Dr Adam J. White

  • Having come from the sporting world, where it is often perceived to be highly homophobic, role models are essential to show others that sport is most often a safe and welcoming space for sexually diverse persons.

    Throughout my working life I have been out as a gay man. Whether that was when I worked in sport, secondary schools or here at universities. This has always been very positive, including here at Brookes. Each year I come out to my students in their first few weeks, without hesitation, regrets or worries. Being out to students today is something of a non-issue. It is mundane and normal… And that’s just how I like it.

    Since my first day here at Oxford Brookes, I knew I could and would be open about my sexuality. In fact, I put two small gay pride flags up on the board in my office in the first week. They now take pride of place on the board outside of my office. Having colleagues and students who accept me for who I am really does make me feel valued and wanted. I particularly like being asked about my dating life, how and when I came out and if/when I will have children. Just like I ask them about their lives.

    For me LGBTQ+ role models are extremely important. Having come from the sporting world, where it is often perceived to be highly homophobic, role models are essential to show others that sport is most often a safe and welcoming space for sexually diverse persons. I make sure that I come out each year to students and I talk about how my experiences in sport have been inclusive and welcoming. Sport’s reputation is partly because there is a lack of role models, so hopefully I am making a small difference.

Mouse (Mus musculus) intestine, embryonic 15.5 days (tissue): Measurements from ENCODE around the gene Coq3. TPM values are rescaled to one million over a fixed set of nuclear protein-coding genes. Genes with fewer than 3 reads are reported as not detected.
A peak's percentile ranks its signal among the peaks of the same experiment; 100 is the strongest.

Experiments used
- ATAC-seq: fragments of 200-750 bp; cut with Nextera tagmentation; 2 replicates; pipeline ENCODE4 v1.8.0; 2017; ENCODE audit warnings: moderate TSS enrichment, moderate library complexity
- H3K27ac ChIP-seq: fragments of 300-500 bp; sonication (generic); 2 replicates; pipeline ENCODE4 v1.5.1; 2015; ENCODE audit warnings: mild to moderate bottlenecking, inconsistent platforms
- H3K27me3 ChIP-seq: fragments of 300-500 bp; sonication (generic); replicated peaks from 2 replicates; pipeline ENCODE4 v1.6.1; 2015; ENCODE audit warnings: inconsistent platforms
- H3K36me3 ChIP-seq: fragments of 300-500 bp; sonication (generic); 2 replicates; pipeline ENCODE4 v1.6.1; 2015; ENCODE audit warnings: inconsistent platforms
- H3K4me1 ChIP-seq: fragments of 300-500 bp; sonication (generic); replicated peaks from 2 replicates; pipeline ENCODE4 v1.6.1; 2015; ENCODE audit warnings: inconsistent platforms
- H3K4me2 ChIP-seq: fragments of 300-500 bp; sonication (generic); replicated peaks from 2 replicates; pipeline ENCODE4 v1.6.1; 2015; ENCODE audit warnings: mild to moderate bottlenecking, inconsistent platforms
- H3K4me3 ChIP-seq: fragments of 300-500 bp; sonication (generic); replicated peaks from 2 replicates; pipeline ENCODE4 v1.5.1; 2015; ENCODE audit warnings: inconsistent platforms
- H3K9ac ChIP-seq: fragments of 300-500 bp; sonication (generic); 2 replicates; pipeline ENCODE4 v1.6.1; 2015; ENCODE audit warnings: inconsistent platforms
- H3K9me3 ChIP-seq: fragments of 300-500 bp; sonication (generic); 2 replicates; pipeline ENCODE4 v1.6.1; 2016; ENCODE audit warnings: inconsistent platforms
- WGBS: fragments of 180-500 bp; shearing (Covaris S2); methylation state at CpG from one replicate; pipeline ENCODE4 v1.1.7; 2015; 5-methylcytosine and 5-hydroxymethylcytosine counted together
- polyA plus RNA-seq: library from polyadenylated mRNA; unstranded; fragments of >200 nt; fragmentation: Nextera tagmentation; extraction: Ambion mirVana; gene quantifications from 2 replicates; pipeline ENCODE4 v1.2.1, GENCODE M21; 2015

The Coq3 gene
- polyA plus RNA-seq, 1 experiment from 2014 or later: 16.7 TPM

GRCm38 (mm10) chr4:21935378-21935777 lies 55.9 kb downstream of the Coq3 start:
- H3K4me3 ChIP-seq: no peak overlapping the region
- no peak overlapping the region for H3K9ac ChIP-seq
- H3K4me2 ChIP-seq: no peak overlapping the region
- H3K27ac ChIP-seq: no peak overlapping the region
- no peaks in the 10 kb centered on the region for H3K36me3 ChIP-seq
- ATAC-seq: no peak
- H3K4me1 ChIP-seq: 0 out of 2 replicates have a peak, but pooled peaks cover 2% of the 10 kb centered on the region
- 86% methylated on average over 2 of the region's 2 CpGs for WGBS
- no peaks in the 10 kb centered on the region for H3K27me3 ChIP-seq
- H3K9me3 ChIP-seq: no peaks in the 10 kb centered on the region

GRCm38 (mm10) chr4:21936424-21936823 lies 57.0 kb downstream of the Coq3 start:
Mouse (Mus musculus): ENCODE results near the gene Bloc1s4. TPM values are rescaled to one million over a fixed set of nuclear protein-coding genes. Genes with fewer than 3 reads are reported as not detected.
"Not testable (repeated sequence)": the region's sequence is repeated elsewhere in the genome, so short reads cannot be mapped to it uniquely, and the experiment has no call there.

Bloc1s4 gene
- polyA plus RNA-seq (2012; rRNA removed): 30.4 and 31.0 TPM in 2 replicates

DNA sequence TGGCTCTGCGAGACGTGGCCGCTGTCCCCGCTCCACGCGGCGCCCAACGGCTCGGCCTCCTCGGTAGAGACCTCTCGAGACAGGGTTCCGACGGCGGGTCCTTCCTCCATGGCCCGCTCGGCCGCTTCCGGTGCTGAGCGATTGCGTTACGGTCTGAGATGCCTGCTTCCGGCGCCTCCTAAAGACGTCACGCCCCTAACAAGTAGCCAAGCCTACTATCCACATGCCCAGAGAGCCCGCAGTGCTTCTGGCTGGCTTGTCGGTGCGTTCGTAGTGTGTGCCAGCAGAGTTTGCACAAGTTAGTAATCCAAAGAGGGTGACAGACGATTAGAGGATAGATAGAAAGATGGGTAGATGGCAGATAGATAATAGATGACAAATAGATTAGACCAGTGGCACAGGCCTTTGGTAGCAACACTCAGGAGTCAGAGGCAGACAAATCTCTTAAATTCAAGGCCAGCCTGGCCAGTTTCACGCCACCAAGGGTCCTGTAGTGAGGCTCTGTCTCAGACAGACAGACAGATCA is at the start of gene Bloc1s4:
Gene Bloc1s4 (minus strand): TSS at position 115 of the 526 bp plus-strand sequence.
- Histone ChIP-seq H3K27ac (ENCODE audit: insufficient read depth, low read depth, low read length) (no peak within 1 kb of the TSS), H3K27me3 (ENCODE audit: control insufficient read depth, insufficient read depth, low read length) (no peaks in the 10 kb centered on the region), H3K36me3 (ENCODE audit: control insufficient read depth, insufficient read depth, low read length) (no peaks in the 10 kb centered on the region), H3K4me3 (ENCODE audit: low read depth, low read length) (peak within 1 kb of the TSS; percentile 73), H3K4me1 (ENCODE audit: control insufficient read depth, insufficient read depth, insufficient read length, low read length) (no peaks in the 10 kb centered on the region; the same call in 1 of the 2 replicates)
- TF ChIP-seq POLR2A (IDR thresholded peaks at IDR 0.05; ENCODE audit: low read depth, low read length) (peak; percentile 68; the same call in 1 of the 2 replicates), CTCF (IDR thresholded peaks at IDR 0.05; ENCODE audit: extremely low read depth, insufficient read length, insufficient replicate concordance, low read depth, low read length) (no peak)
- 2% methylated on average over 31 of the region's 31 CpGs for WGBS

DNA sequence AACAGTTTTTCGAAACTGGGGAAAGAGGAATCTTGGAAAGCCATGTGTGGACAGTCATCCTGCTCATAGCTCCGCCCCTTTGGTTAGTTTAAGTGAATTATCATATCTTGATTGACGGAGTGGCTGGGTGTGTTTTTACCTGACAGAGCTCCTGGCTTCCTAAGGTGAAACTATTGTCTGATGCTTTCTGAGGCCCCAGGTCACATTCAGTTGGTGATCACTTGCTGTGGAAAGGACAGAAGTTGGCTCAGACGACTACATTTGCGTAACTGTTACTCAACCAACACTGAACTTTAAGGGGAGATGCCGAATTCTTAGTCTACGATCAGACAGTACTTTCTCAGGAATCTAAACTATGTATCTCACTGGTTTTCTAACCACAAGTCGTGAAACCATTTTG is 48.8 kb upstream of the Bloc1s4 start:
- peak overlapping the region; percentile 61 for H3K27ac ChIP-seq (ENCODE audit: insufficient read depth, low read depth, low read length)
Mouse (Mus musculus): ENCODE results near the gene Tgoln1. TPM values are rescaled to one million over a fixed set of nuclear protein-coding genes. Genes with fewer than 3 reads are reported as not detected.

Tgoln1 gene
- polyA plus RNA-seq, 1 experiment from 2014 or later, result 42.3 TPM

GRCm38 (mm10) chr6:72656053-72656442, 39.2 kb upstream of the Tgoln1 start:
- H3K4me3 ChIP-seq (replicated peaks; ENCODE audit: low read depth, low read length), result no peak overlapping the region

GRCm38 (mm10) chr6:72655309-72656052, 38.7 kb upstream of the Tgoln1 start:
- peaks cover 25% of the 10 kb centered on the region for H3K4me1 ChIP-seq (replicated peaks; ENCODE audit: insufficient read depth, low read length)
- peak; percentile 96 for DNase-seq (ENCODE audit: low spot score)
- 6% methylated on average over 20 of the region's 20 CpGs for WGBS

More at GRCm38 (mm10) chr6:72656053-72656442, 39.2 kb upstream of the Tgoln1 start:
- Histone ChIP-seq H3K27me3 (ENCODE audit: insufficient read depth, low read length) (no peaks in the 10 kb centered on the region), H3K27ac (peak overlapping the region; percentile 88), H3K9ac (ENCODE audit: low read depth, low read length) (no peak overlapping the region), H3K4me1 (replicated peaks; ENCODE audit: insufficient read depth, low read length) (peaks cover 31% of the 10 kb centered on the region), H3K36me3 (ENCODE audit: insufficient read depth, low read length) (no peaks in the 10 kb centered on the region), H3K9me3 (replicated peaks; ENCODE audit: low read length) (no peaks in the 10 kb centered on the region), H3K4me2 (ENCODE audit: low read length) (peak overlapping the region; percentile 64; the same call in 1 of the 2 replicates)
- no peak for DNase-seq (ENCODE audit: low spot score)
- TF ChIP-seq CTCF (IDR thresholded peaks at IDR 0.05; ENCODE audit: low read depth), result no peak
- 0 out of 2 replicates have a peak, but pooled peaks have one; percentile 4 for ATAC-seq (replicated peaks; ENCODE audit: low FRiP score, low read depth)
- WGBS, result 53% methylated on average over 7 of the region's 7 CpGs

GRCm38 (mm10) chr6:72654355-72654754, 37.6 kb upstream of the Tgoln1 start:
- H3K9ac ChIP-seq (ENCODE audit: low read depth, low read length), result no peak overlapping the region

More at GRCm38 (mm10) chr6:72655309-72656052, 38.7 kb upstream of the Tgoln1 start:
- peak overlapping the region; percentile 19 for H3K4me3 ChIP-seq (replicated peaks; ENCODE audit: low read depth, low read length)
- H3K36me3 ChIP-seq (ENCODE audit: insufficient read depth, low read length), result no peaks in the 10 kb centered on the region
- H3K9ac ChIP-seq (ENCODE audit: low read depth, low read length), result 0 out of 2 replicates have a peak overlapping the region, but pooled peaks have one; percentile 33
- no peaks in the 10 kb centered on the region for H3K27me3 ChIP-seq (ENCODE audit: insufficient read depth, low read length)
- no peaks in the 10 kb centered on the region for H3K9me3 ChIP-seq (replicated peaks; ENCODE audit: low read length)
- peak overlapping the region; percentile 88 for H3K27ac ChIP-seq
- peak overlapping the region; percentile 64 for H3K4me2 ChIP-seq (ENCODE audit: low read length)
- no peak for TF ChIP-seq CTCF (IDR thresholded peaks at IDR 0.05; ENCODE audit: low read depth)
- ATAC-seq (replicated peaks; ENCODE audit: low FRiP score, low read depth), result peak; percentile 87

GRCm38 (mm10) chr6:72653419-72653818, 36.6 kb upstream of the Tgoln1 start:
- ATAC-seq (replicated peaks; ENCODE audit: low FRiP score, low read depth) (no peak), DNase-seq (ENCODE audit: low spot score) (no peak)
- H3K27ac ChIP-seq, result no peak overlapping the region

For me, being out at work is an essential. I know I would not be happy working in a place where I had to keep being gay quiet or even silent, and I wouldn’t work in those conditions. I don’t feel anyone should have to hide such an important aspect of their lives to the people they work, including colleagues and students. I also don’t feel that would be fair on them, having to only work with half a person. Here at Brookes, I can be the real me all of the time.

    My advice for any prospective students or staff at Brookes is Be Yourself. Diversity is what makes Brookes such a vibrant space to think and learn and we need people like you to Be Yourself as part of that.

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